However, the group has been criticised for using the temporary ceasefires to resupply and reinforce fighters, allowing them to launch onslaughts against Afghanistan's security forces once the truce expires.
Islamabad has welcomed a conference of regional leaders to address the violence after the Eid holiday, due to start on Monday.
Many in Afghanistan are planning for a subdued Eid festival.
"This year we will not be slaughtering" sheep or goats, as is tradition, said Abdullah, a resident of Jalalabad in Afghanistan's east.
"It's because the situation of our country is not good. The fighting is ongoing. We are concerned," he added.
"People are poor and most of them are worried about the increase in violence."
The US-led military coalition has been on the ground in Afghanistan for nearly two decades following an invasion launched in the aftermath of the September 11 attacks.
Fears are growing that Afghan forces will be overwhelmed without vital coalition air support. This could allow for a complete Taliban military takeover or the start of a multi-sided civil war in a country awash with weapons following nearly four decades of fighting.
On Sunday, Afghanistan said it was recalling its ambassador to Islamabad over "security threats" after the ambassador's daughter was briefly kidnapped in the Pakistani capital.
While few details have been released about the incident, Afghanistan's foreign ministry has said Silsila Alikhil was held for several hours on Friday by unknown individuals and "severely tortured".
"Following the abduction of the daughter of Afghan ambassador in Pakistan, the leadership of the Islamic Republic of Afghanistan have recalled the Afghan envoy and other senior diplomats from Islamabad back to Kabul until all the security threats are removed," the ministry said in a statement on Sunday, demanding the arrest and prosecution of the kidnappers.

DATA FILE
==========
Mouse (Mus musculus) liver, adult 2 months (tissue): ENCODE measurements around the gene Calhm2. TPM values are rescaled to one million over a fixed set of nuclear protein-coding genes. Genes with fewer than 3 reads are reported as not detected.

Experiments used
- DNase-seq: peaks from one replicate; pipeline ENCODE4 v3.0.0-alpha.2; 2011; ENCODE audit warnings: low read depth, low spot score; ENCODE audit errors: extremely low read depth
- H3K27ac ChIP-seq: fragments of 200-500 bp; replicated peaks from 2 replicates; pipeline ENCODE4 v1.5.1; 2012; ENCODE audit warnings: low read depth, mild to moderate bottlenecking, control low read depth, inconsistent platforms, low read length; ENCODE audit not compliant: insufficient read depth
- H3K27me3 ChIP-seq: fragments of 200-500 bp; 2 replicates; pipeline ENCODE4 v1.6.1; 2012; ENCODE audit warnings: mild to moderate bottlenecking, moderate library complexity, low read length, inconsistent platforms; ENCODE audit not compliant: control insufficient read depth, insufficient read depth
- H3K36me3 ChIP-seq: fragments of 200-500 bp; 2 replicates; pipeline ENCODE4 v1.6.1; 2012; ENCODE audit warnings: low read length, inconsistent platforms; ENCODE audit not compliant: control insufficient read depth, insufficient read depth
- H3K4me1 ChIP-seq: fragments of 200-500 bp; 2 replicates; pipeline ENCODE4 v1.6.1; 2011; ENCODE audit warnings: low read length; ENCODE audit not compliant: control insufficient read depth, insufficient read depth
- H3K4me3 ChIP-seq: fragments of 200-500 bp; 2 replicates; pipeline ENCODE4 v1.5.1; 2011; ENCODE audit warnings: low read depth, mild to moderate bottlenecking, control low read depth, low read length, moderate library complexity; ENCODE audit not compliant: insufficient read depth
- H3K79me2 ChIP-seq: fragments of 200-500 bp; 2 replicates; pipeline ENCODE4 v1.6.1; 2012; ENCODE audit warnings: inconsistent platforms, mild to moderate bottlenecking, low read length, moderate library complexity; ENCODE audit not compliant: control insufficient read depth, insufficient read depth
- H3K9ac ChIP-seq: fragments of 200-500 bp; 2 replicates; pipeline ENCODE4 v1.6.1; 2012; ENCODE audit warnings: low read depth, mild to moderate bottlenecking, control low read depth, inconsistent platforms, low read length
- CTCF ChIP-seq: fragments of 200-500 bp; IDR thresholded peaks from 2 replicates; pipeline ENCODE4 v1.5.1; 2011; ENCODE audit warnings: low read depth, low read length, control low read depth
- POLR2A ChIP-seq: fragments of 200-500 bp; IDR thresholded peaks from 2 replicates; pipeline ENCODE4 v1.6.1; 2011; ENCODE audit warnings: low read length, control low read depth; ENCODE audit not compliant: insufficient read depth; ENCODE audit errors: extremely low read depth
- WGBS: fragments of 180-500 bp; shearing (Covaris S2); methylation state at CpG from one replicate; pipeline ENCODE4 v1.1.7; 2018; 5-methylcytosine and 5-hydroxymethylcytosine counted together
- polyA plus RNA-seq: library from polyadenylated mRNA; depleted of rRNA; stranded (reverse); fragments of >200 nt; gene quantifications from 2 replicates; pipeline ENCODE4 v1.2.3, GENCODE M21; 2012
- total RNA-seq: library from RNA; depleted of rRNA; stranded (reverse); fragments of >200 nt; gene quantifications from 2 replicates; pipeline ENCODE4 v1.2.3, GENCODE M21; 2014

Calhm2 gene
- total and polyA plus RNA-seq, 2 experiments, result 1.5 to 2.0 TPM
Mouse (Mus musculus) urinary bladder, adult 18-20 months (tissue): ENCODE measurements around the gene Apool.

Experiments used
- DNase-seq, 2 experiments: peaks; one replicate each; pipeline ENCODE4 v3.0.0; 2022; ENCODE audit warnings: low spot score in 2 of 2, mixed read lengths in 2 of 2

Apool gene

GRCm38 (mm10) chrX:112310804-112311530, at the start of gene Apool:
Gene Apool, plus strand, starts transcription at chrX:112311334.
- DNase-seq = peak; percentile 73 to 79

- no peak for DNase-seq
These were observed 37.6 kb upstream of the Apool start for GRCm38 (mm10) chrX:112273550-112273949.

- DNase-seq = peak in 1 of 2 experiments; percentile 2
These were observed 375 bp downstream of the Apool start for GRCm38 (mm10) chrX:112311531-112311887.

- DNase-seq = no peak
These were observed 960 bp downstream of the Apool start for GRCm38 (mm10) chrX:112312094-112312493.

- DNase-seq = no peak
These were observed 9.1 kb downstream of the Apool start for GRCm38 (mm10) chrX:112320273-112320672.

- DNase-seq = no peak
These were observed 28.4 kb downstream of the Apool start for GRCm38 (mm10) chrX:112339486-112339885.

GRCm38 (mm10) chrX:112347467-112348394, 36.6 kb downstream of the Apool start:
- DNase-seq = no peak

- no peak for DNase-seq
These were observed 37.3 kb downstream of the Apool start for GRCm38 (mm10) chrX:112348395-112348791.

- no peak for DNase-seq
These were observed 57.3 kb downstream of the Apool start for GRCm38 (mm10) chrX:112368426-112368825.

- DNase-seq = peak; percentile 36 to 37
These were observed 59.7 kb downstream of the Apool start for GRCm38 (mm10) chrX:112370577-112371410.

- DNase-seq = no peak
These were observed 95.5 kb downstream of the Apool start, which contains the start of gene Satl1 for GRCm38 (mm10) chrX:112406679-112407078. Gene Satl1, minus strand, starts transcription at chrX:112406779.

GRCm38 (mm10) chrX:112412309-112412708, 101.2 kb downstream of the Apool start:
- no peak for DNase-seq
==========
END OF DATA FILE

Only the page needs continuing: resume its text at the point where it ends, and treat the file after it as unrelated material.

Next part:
The ministry said Ms Alikhil was on her way home in the Pakistani capital when she was kidnapped. It said she was under medical care in hospital after being released.
Pakistan's foreign ministry said she had been assaulted in her car. It added that the security of the ambassador and his family was subsequently tightened.
Islamabad, a spacious city with a population of around a million, has relatively tight security.
"The abduction of Afghan ambassador's daughter and her subsequent torture have wounded the psyche of our nation. Our national psyche has been tortured," Afghanistan's Vice President Amrullah Saleh wrote on Twitter.
An Afghan delegation will visit Pakistan to assess the situation, after which "more steps will be taken", Afghanistan's foreign ministry added.
Afghanistan's decision to recall its ambassador "is unfortunate and regrettable," Pakistan's foreign ministry said in a statement.
It said the abduction was "being investigated and followed up at the highest level".
Pakistan's foreign secretary met the Afghan ambassador "and reassured him of full co-operation". The statement added: "We hope that the Government of Afghanistan would reconsider its decision."
Relations between Pakistan and Afghanistan have long been strained.
Kabul accuses Islamabad of offering safe haven to the Taliban, while Islamabad says Kabul turns a blind eye to militant groups launching attacks on Pakistan from its soil.